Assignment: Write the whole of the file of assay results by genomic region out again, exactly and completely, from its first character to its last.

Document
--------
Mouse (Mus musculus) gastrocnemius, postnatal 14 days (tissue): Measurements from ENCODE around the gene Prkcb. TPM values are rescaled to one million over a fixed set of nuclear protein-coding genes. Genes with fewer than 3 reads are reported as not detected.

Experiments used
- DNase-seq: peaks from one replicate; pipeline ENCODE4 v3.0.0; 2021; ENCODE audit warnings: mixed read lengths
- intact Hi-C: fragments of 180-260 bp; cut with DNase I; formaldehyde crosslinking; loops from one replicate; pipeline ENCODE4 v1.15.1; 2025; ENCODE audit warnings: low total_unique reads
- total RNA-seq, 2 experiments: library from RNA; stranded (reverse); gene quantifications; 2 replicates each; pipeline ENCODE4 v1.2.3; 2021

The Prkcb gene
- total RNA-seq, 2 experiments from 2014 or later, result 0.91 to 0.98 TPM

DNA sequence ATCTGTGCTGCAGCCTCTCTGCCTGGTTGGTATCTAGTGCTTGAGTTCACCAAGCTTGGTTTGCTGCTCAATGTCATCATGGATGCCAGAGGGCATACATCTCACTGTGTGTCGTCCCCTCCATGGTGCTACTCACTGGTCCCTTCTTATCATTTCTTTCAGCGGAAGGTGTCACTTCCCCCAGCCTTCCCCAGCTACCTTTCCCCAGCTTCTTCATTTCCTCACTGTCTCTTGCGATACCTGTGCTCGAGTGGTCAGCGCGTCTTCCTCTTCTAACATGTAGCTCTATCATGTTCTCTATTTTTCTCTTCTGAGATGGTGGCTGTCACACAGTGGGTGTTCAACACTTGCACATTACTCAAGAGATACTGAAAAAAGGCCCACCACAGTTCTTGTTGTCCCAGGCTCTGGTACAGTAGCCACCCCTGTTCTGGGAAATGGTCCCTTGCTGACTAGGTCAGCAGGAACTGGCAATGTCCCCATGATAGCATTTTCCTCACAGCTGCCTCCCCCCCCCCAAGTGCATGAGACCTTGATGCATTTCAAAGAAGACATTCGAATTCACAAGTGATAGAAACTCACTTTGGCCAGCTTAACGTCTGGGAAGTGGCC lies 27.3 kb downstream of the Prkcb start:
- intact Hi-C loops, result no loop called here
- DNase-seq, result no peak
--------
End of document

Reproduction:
Mouse (Mus musculus) gastrocnemius, postnatal 14 days (tissue): Measurements from ENCODE around the gene Prkcb. TPM values are rescaled to one million over a fixed set of nuclear protein-coding genes. Genes with fewer than 3 reads are reported as not detected.

Experiments used
- DNase-seq: peaks from one replicate; pipeline ENCODE4 v3.0.0; 2021; ENCODE audit warnings: mixed read lengths
- intact Hi-C: fragments of 180-260 bp; cut with DNase I; formaldehyde crosslinking; loops from one replicate; pipeline ENCODE4 v1.15.1; 2025; ENCODE audit warnings: low total_unique reads
- total RNA-seq, 2 experiments: library from RNA; stranded (reverse); gene quantifications; 2 replicates each; pipeline ENCODE4 v1.2.3; 2021

The Prkcb gene
- total RNA-seq, 2 experiments from 2014 or later, result 0.91 to 0.98 TPM

DNA sequence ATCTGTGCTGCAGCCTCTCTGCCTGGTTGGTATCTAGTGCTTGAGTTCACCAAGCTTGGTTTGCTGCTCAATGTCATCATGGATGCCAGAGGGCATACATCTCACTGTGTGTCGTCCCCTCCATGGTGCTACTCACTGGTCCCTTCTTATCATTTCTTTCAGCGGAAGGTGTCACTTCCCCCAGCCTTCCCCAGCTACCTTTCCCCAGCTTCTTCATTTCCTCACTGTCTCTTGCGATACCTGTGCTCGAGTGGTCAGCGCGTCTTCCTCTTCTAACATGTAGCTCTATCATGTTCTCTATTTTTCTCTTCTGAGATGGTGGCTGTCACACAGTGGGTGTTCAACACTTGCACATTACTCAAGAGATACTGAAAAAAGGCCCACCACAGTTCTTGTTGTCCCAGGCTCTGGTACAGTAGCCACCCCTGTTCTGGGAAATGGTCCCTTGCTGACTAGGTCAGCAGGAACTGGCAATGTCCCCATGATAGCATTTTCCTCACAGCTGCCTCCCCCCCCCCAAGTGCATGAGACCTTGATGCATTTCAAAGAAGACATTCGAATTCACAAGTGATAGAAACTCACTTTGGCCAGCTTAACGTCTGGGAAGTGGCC lies 27.3 kb downstream of the Prkcb start:
- intact Hi-C loops, result no loop called here
- DNase-seq, result no peak